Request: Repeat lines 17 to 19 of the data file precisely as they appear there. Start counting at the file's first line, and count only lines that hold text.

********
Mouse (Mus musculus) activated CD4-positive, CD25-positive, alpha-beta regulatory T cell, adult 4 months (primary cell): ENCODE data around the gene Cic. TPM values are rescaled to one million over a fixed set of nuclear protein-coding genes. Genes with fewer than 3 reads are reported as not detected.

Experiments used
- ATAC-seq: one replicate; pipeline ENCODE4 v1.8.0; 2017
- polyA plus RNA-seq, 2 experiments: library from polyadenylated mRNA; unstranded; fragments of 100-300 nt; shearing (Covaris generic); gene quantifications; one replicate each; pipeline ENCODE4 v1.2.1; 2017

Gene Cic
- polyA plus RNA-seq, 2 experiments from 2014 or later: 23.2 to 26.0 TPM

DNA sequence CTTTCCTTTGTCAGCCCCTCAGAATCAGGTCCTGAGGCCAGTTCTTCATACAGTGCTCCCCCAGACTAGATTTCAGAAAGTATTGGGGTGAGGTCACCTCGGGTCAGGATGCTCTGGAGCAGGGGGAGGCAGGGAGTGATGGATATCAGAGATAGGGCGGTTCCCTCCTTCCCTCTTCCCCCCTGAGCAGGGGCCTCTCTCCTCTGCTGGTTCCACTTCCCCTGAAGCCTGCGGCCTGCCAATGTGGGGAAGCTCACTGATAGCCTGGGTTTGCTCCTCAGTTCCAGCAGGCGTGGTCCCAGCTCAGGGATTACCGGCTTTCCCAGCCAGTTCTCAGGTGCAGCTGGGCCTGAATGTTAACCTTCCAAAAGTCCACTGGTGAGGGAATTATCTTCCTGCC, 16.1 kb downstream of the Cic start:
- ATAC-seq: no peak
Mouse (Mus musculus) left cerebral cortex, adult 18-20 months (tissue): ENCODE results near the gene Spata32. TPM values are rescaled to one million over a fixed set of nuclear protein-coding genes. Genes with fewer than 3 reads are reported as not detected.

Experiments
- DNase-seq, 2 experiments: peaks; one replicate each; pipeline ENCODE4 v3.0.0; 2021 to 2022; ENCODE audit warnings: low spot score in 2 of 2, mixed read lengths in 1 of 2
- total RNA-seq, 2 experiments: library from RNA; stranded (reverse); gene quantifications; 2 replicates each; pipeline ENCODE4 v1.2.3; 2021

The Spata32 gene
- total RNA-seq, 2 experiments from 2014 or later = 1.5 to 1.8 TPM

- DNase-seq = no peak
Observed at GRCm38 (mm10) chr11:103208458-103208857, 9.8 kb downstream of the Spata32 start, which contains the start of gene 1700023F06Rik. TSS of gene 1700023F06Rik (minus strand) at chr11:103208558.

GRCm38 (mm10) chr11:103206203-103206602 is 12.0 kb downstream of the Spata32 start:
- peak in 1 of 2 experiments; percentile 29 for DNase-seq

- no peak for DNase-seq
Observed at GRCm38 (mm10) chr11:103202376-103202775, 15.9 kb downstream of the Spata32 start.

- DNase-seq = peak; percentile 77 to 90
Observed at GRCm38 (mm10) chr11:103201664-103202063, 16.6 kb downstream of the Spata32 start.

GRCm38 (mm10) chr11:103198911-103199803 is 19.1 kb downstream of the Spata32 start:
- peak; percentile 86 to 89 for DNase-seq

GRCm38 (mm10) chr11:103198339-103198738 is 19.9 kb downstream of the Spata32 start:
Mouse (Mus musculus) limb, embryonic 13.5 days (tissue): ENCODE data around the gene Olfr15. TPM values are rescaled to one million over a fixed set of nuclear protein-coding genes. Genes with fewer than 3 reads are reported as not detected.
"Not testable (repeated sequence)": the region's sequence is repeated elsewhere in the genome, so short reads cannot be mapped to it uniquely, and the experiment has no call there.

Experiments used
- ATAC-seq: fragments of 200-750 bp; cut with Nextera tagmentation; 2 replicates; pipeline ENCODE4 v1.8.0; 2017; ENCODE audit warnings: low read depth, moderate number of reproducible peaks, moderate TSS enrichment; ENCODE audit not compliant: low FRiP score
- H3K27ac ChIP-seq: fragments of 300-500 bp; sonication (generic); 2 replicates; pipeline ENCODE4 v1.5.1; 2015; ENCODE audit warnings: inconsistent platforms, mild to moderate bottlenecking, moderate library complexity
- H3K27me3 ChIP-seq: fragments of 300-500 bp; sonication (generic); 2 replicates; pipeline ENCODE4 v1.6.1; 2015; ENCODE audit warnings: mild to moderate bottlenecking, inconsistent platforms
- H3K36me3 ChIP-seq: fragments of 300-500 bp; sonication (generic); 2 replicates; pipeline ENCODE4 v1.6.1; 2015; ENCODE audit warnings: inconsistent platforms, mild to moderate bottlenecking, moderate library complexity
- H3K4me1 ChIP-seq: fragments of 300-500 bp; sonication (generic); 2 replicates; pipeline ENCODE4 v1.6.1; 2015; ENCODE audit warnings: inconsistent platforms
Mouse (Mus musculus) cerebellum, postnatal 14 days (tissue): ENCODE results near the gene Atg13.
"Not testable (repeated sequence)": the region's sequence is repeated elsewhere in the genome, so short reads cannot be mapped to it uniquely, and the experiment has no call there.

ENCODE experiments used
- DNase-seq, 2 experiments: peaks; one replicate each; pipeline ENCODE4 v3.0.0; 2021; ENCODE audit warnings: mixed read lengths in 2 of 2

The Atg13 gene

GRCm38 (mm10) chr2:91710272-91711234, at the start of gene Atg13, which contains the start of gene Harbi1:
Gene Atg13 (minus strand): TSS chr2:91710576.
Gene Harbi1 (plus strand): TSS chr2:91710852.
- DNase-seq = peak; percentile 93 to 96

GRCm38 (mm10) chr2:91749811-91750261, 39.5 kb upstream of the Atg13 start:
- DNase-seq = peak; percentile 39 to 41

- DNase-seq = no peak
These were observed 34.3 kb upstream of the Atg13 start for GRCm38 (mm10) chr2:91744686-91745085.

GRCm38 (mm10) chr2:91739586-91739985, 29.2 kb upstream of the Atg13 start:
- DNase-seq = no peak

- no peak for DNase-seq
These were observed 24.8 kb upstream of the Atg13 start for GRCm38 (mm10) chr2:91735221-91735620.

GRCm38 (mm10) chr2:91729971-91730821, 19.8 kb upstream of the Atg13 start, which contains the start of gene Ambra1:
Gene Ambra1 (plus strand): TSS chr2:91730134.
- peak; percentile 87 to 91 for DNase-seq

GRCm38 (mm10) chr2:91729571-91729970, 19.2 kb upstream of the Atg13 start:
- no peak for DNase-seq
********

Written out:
GRCm38 (mm10) chr11:103206203-103206602 is 12.0 kb downstream of the Spata32 start:
- peak in 1 of 2 experiments; percentile 29 for DNase-seq

- no peak for DNase-seq